Wednesday, April 02, 2008

Calls and Changes

I have not had much time lately to to write on this blog because I recently accepted a call to a new church. I have been in transition and, consequently, have not had much time to think about writing.

One thing that is on my mind right now, though, is the process of change. It is a strange feeling. Completely uprooting and leaving a people that God has placed me in charge of is strange. Being in a church, serving the people in a particular place with Christ's holy gifts, and getting to know them is a natural part of the landscape of being a pastor. You dig roots that way, and you grow to love those people as you get into their lives and as you let them into your own life.

Leaving them behind is strange. It is a feeling and experience that I don't want to experience too many times. It is painful to leave God's beloved people behind.

It is a blessing, though, to be received by another flock of Christ's. Now, I am a bishop. While I grieved at my leaving one beloved flock, another of God's beloved flock has graciously embraced me. They have shown me how widespread the aroma of Christ really is.

I am thankful to be in my new parish. The reason I write this tonight is because this process of longing, grieving, and being rejuvenated by Christ's people here brought to mind a few things I have read in the past. (As usual I am keeping my theme for this blog centered around Early Church studies and thought). The Venerable Bede in his ecclesiastical history recounts the call of St. Gregory the Great to the position of Pope. In it Bede tells us that Gregory, when he reluctantly accepted the call, brought with him to his new post a few of his fellow monks who had been with him in the monastery.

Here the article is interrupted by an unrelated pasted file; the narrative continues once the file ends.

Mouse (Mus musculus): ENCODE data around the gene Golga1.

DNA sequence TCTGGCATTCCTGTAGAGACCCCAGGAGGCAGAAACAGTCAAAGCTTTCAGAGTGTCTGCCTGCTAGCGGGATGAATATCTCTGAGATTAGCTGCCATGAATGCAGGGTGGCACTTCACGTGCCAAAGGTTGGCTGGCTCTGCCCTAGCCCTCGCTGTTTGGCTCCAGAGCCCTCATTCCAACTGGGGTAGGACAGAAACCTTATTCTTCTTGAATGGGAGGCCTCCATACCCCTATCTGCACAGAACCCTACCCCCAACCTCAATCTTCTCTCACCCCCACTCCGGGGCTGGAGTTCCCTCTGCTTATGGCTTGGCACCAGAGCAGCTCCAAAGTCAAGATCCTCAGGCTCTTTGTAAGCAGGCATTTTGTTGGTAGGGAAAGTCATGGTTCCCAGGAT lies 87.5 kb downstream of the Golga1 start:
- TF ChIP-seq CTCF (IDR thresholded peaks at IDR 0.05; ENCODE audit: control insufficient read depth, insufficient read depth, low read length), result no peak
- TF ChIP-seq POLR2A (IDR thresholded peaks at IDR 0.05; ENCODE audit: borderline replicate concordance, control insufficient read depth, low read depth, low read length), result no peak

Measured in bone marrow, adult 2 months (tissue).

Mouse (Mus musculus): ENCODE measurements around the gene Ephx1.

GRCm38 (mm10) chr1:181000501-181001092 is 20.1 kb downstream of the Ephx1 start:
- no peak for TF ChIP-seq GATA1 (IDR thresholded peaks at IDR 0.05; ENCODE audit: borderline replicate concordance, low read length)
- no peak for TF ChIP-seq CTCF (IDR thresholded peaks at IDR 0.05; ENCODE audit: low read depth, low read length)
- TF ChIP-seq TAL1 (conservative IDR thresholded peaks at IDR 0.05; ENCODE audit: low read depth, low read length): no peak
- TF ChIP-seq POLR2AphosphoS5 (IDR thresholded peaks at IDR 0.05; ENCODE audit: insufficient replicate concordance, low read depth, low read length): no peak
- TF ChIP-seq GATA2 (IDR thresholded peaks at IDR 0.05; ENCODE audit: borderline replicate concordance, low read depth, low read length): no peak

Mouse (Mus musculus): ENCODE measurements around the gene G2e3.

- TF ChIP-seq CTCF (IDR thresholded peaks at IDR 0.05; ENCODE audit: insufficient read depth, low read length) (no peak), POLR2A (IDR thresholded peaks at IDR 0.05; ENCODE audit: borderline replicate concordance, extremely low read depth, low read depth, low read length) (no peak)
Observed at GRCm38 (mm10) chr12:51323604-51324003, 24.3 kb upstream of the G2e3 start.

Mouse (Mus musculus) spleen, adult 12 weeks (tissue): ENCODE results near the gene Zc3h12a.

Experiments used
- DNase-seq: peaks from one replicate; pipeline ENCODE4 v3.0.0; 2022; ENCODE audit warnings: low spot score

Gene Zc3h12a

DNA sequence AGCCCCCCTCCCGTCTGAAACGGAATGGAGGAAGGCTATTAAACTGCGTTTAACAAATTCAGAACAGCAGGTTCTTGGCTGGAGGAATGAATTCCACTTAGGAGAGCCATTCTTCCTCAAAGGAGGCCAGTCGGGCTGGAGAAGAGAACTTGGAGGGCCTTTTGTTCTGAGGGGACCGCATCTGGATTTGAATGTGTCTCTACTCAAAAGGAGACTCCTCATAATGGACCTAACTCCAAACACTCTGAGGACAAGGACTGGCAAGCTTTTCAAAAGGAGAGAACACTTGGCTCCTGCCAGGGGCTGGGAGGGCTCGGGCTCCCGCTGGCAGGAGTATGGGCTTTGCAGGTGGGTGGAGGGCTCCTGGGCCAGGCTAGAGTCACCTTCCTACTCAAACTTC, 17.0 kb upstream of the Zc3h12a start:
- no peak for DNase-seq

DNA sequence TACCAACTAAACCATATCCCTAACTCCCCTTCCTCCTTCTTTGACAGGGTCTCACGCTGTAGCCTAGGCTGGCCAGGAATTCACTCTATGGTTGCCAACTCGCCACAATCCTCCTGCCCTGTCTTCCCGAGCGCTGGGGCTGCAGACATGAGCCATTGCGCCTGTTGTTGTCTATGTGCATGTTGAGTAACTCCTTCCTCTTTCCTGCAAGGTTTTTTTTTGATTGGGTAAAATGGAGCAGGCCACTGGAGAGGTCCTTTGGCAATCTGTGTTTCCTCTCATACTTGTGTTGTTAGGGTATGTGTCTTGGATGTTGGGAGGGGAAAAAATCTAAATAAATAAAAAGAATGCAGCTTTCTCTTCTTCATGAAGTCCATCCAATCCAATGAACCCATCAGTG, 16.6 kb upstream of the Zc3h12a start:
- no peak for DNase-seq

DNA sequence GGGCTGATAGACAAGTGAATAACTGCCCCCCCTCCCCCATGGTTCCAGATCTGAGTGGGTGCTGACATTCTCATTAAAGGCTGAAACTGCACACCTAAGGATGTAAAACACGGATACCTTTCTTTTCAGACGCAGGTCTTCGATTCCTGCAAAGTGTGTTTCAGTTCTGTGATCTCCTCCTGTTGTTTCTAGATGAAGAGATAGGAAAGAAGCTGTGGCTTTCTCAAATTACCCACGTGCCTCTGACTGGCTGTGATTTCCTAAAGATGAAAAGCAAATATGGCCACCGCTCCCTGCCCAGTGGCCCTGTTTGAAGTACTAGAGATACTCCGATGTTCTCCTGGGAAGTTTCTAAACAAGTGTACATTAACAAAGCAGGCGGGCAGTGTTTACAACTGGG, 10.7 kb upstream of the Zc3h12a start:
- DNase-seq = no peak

My copy of Bede's history is still in Iowa, so I must go off of memory. I seem to recall that these monks came with Gregory specifically to aid him in his transition. They came in order to urge Gregory to continue to pray the liturgy and encourage him in the midst of the struggles of change. This is very important for a couple of reasons.

First, we need our fellow brothers and sisters in Christ during times of change. We leave the familiar which we call home for a new landscape. Often, in times of longing, distress, and sadness, the one thing we struggle with is prayer. We need gentle urgings from other Christians to lead us into the liturgy. The liturgy (if it is uniform throughout the church) is home and no matter where we are, we know we are home when we are in the midst of the liturgy. In addition, it is synoymous with the thinking of the church to want to be in the midst of things familiar. A foreign concept to the church is that of continual and constant change (this is something you church growthers and lovers of great variety should ponder--think of what you are doing to your people).

St. Augustine wasn't all that different from Gregory in terms of wanting to be home, in the midst of things familiar. St. Augustine, it is said by Van Der Meer, did not like to venture too far from home. He always grew nervous when he had to sail the Mediterranean Sea for Rome. He was more content to stay in Hippo where he was bishop.

A bishop likes to stay at home with his own kind. It should be that way, but when we go forth at the Lord's calling, it is good and God will take care of His people--both the flock of Christ and the bishop. God uses one another to do just that. The bishop enters the pulpit with his mouth full of the gospel, absolving and comforting God's people. Instantly, the people are at home with their new bishop. The people care for the bishop and show him the love of Christ just as he does them and suddenly it is Christ Who is seen in the midst of them all.

I see the love of Christ in the midst of God's people, in the midst of His church and I rejoice. You know, I am glad to be where God has placed me. I miss the Christians I left behind, but I haven't really left them behind. I have simply embraced a new sheepfold and they have embraced me and we are all together as we sing Te Deums and Alleluias, gathering around the throne of grace to take Christ onto our lips as we await the heavenly reunion. For it is there in heaven where we will partake of the love of Christ in its richest measure, which we have only begun to taste here.

+Fr. Chadius